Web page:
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YOKOSUKA NAVAL BASE, Japan — Going to Yokosuka Naval Base for professional development is a whole lot cheaper than flying 26 Japanese people to the United States, says Hiroyasu Yamada.

That’s why the Ship Repair Facility engineer and special education advocate coordinated a visit Wednesday to The Sullivans Elementary School for teachers from Yokohama National University’s Mental Handicapped School and social skill leaders from a local YMCA.

“Japan is at a turning point with special education,” Yamada said. “We are not as advanced as American schools. But we have a good model right here in Yokosuka where teachers can learn teaching style and about special education materials.”

Japan’s special-education classrooms are larger — sometimes 40 to a class — while American classes are set up in smaller groups, he said. A decade ago, Japanese parents didn’t decide where their child could go to school, he added; that was a function of the Japan Education Office. Until recently, there were no educational provisions for mildly disabled children, he said.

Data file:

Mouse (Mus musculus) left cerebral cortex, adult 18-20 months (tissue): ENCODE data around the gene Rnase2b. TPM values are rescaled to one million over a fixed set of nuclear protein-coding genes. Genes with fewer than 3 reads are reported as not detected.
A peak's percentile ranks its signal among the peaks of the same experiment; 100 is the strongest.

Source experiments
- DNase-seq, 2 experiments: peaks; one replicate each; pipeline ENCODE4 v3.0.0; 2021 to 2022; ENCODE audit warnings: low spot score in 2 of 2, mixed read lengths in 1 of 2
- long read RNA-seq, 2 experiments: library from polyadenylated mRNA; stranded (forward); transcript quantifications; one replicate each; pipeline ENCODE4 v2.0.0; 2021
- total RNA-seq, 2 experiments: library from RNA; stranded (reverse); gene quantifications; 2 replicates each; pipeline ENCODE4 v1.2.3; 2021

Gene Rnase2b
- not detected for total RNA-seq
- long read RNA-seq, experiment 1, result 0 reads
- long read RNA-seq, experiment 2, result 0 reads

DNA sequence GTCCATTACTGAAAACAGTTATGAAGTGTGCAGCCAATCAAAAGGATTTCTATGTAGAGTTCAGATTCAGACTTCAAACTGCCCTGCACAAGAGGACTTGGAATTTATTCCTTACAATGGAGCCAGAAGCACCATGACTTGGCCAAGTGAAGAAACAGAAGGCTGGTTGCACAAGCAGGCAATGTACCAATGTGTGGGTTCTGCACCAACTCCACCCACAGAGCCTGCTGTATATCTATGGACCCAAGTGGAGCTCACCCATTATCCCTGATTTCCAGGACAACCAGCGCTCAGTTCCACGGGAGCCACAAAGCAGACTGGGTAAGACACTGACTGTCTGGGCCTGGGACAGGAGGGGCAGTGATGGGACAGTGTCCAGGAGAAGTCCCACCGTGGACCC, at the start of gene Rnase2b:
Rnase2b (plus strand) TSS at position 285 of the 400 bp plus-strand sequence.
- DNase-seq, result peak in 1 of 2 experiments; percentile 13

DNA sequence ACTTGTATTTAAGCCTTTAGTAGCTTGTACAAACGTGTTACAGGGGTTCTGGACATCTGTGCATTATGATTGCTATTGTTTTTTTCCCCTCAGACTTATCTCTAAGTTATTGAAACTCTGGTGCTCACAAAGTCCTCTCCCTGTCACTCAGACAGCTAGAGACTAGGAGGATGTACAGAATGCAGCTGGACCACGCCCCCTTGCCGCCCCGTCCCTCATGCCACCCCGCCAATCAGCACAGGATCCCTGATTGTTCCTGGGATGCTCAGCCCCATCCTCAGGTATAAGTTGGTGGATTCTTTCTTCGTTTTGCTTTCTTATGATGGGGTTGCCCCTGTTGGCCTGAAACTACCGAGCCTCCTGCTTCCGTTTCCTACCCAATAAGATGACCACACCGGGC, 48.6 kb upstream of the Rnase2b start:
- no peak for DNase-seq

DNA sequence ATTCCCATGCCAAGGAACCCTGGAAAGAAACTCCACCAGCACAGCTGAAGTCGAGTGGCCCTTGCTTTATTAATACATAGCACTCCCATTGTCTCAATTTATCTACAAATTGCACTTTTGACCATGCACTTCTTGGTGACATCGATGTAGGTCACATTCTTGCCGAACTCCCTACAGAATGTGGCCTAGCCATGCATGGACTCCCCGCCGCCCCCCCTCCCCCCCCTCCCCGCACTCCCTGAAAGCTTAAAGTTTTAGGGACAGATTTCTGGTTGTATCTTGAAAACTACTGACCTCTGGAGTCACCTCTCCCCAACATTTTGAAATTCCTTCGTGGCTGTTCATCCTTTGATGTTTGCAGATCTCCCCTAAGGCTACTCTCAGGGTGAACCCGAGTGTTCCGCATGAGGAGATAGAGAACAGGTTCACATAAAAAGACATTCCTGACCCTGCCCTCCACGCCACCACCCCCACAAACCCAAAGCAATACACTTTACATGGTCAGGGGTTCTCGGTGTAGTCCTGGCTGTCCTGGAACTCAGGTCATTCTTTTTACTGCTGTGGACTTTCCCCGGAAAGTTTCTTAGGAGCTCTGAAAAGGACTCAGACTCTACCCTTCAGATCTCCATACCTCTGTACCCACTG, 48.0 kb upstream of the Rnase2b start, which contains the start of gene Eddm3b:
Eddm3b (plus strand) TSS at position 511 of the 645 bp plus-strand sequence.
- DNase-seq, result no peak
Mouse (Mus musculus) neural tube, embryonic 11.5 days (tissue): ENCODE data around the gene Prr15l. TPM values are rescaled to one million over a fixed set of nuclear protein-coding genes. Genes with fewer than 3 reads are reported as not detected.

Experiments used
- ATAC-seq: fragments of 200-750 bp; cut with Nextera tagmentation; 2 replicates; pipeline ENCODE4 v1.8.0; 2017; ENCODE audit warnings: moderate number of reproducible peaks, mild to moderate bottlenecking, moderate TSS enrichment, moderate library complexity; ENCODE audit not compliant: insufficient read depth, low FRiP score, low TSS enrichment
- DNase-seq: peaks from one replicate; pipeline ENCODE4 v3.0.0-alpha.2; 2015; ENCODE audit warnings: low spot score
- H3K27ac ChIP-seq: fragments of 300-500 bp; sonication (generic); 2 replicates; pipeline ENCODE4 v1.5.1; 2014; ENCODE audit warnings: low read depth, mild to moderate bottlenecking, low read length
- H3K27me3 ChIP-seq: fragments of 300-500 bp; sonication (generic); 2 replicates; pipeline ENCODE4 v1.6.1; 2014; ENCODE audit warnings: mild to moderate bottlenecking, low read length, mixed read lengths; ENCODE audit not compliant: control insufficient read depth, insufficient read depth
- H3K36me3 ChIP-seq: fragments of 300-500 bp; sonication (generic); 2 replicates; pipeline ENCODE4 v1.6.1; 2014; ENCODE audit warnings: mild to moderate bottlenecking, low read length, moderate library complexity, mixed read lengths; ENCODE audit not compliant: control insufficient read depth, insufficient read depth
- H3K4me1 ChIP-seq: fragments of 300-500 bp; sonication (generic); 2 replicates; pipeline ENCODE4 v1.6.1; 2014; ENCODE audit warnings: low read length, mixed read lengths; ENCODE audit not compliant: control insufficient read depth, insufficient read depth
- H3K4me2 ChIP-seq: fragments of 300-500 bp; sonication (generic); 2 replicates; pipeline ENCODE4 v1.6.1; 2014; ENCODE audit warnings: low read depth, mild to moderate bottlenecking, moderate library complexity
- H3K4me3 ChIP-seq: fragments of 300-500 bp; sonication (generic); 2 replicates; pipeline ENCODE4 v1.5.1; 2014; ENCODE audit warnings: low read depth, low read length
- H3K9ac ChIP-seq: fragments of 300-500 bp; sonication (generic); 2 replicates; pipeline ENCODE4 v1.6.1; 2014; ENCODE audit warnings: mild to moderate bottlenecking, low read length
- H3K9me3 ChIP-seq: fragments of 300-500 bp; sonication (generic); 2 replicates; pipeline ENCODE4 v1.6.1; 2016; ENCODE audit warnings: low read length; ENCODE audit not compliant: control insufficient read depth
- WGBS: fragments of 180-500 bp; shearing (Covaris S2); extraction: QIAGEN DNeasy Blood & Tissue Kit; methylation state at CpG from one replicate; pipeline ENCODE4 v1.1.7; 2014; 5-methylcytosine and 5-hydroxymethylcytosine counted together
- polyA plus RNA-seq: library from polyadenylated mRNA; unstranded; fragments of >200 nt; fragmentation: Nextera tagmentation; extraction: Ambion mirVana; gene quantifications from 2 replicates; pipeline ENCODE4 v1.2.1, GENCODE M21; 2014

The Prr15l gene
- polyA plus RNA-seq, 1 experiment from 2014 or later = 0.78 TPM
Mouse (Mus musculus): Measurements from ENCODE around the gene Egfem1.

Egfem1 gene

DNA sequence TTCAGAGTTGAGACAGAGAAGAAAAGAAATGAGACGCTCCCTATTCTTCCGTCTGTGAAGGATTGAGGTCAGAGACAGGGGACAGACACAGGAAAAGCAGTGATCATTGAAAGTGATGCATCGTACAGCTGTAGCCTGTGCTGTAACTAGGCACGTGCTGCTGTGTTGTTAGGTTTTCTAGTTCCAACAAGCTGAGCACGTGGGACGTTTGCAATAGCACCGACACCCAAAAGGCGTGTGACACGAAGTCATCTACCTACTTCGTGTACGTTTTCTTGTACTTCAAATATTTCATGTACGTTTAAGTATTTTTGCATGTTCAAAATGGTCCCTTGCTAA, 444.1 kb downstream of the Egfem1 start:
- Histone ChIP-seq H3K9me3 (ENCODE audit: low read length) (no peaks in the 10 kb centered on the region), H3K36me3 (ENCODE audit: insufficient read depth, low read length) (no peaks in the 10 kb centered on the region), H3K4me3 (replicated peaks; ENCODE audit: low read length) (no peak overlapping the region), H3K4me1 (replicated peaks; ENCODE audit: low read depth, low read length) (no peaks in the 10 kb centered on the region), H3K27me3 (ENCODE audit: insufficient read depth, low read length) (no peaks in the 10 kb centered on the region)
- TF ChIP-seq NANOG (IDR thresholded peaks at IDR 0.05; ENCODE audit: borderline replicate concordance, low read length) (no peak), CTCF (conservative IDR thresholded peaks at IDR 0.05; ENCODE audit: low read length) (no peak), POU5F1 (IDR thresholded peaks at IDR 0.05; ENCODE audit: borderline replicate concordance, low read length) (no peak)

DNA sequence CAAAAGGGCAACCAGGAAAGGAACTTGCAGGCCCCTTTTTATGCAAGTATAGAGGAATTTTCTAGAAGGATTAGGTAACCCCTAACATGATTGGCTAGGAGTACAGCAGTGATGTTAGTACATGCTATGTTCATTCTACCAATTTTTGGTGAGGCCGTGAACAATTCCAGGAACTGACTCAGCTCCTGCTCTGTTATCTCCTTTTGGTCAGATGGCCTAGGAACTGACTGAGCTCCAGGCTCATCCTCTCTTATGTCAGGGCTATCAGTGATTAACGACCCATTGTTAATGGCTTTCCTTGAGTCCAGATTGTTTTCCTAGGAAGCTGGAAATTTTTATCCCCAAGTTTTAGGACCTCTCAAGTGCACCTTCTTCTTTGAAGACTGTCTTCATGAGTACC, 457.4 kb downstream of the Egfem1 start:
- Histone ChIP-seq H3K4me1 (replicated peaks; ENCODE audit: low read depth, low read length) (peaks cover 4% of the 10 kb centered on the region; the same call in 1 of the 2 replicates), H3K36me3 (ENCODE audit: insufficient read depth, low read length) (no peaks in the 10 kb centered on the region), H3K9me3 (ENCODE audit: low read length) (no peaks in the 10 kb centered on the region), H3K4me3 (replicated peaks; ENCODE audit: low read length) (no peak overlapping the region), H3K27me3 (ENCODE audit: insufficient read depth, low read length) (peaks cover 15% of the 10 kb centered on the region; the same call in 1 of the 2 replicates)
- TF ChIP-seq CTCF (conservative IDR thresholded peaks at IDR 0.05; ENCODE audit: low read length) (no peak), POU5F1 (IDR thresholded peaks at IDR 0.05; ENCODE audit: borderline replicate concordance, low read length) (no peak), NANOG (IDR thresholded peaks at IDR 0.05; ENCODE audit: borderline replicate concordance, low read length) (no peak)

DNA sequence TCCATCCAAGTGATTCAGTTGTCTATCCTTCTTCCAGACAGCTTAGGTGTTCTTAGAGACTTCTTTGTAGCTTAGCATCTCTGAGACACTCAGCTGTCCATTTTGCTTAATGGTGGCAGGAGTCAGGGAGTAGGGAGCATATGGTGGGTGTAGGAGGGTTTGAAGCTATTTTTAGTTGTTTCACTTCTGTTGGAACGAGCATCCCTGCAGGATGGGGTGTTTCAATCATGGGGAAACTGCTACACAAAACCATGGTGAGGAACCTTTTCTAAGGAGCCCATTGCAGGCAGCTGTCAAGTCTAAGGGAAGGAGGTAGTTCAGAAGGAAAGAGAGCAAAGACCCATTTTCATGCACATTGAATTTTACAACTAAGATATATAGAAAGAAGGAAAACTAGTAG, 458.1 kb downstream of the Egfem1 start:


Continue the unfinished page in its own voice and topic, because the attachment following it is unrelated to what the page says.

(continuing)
“There are new laws and regulations now,” Yamada said.

But the exchange works both ways, said Sullivans speech pathologist Vicky Araki. Americans also need to learn from their Japanese peers.

“We’re getting more and more Japanese parents and children in our special education classrooms here,” Araki said. “We need to know and understand what the Japanese system is like.”

In the end, sharing knowledge can only benefit the children, Sullivans teacher Sandra Shattuck said.

“Whether it’s American or Japanese, we want to improve the system for the kids.”

In 2007, the American teachers plan to visit the university in Yokohama, she added.

“Everyone was so excited about this year,” Shattuck said. “This is just the beginning for us.”

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